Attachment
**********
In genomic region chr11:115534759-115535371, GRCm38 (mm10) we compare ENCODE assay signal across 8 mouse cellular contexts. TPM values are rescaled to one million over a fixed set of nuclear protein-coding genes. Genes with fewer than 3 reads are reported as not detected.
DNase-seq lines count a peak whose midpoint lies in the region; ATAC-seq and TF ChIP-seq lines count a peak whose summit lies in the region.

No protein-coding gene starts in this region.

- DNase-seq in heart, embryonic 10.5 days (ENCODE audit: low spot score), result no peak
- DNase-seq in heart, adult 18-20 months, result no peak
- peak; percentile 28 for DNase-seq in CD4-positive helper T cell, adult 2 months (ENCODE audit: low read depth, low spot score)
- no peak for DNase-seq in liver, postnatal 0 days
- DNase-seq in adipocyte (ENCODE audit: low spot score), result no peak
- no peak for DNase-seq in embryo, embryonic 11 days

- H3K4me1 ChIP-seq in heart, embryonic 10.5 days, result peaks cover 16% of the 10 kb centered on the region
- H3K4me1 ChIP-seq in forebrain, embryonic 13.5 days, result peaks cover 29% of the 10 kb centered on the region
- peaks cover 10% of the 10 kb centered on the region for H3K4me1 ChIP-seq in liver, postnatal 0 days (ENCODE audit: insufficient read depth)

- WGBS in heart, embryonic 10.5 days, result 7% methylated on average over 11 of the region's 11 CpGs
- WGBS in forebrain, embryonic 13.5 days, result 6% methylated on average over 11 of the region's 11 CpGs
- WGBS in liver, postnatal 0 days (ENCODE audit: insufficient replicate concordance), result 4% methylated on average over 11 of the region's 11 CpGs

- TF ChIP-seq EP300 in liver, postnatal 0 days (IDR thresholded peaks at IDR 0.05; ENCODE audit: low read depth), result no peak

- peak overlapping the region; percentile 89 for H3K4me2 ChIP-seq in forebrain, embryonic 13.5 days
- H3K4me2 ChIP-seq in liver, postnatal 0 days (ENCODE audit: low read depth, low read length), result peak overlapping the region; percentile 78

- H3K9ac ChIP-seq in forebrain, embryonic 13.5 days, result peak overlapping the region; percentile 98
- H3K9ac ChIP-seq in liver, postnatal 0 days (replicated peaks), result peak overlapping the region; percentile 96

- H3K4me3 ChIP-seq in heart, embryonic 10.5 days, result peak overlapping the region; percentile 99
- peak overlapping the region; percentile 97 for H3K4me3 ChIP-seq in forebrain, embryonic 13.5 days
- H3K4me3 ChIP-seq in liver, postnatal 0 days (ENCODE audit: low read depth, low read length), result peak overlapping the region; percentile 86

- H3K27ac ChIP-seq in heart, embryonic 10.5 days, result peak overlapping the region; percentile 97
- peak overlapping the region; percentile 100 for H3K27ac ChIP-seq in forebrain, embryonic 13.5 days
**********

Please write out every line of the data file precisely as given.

In genomic region chr11:115534759-115535371, GRCm38 (mm10) we compare ENCODE assay signal across 8 mouse cellular contexts. TPM values are rescaled to one million over a fixed set of nuclear protein-coding genes. Genes with fewer than 3 reads are reported as not detected.
DNase-seq lines count a peak whose midpoint lies in the region; ATAC-seq and TF ChIP-seq lines count a peak whose summit lies in the region.

No protein-coding gene starts in this region.

- DNase-seq in heart, embryonic 10.5 days (ENCODE audit: low spot score), result no peak
- DNase-seq in heart, adult 18-20 months, result no peak
- peak; percentile 28 for DNase-seq in CD4-positive helper T cell, adult 2 months (ENCODE audit: low read depth, low spot score)
- no peak for DNase-seq in liver, postnatal 0 days
- DNase-seq in adipocyte (ENCODE audit: low spot score), result no peak
- no peak for DNase-seq in embryo, embryonic 11 days

- H3K4me1 ChIP-seq in heart, embryonic 10.5 days, result peaks cover 16% of the 10 kb centered on the region
- H3K4me1 ChIP-seq in forebrain, embryonic 13.5 days, result peaks cover 29% of the 10 kb centered on the region
- peaks cover 10% of the 10 kb centered on the region for H3K4me1 ChIP-seq in liver, postnatal 0 days (ENCODE audit: insufficient read depth)

- WGBS in heart, embryonic 10.5 days, result 7% methylated on average over 11 of the region's 11 CpGs
- WGBS in forebrain, embryonic 13.5 days, result 6% methylated on average over 11 of the region's 11 CpGs
- WGBS in liver, postnatal 0 days (ENCODE audit: insufficient replicate concordance), result 4% methylated on average over 11 of the region's 11 CpGs

- TF ChIP-seq EP300 in liver, postnatal 0 days (IDR thresholded peaks at IDR 0.05; ENCODE audit: low read depth), result no peak

- peak overlapping the region; percentile 89 for H3K4me2 ChIP-seq in forebrain, embryonic 13.5 days
- H3K4me2 ChIP-seq in liver, postnatal 0 days (ENCODE audit: low read depth, low read length), result peak overlapping the region; percentile 78

- H3K9ac ChIP-seq in forebrain, embryonic 13.5 days, result peak overlapping the region; percentile 98
- H3K9ac ChIP-seq in liver, postnatal 0 days (replicated peaks), result peak overlapping the region; percentile 96

- H3K4me3 ChIP-seq in heart, embryonic 10.5 days, result peak overlapping the region; percentile 99
- peak overlapping the region; percentile 97 for H3K4me3 ChIP-seq in forebrain, embryonic 13.5 days
- H3K4me3 ChIP-seq in liver, postnatal 0 days (ENCODE audit: low read depth, low read length), result peak overlapping the region; percentile 86

- H3K27ac ChIP-seq in heart, embryonic 10.5 days, result peak overlapping the region; percentile 97
- peak overlapping the region; percentile 100 for H3K27ac ChIP-seq in forebrain, embryonic 13.5 days